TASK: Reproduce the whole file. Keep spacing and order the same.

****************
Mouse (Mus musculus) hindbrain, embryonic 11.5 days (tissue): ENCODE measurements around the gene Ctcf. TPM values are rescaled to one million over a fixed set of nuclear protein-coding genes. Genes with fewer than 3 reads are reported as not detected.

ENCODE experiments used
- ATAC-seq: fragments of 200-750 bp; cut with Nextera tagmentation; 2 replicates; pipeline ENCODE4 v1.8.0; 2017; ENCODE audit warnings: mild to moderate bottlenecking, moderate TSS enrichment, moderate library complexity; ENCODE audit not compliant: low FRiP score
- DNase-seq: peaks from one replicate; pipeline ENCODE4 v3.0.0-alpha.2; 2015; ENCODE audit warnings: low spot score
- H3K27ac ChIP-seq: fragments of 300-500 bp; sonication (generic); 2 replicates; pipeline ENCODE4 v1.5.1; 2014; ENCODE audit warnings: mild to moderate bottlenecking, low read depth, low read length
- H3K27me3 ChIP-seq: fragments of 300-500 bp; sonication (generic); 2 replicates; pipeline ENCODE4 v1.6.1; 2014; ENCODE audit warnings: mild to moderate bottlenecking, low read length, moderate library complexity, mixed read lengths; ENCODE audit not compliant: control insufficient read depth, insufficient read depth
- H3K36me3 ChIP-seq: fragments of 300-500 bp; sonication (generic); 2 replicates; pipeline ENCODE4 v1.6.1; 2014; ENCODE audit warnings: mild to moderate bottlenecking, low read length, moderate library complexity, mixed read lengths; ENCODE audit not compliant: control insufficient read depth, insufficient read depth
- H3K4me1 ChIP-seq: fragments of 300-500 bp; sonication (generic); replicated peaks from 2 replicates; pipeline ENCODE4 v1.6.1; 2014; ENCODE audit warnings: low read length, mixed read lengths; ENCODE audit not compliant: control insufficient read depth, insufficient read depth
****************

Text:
Mouse (Mus musculus) hindbrain, embryonic 11.5 days (tissue): ENCODE measurements around the gene Ctcf. TPM values are rescaled to one million over a fixed set of nuclear protein-coding genes. Genes with fewer than 3 reads are reported as not detected.

ENCODE experiments used
- ATAC-seq: fragments of 200-750 bp; cut with Nextera tagmentation; 2 replicates; pipeline ENCODE4 v1.8.0; 2017; ENCODE audit warnings: mild to moderate bottlenecking, moderate TSS enrichment, moderate library complexity; ENCODE audit not compliant: low FRiP score
- DNase-seq: peaks from one replicate; pipeline ENCODE4 v3.0.0-alpha.2; 2015; ENCODE audit warnings: low spot score
- H3K27ac ChIP-seq: fragments of 300-500 bp; sonication (generic); 2 replicates; pipeline ENCODE4 v1.5.1; 2014; ENCODE audit warnings: mild to moderate bottlenecking, low read depth, low read length
- H3K27me3 ChIP-seq: fragments of 300-500 bp; sonication (generic); 2 replicates; pipeline ENCODE4 v1.6.1; 2014; ENCODE audit warnings: mild to moderate bottlenecking, low read length, moderate library complexity, mixed read lengths; ENCODE audit not compliant: control insufficient read depth, insufficient read depth
- H3K36me3 ChIP-seq: fragments of 300-500 bp; sonication (generic); 2 replicates; pipeline ENCODE4 v1.6.1; 2014; ENCODE audit warnings: mild to moderate bottlenecking, low read length, moderate library complexity, mixed read lengths; ENCODE audit not compliant: control insufficient read depth, insufficient read depth
- H3K4me1 ChIP-seq: fragments of 300-500 bp; sonication (generic); replicated peaks from 2 replicates; pipeline ENCODE4 v1.6.1; 2014; ENCODE audit warnings: low read length, mixed read lengths; ENCODE audit not compliant: control insufficient read depth, insufficient read depth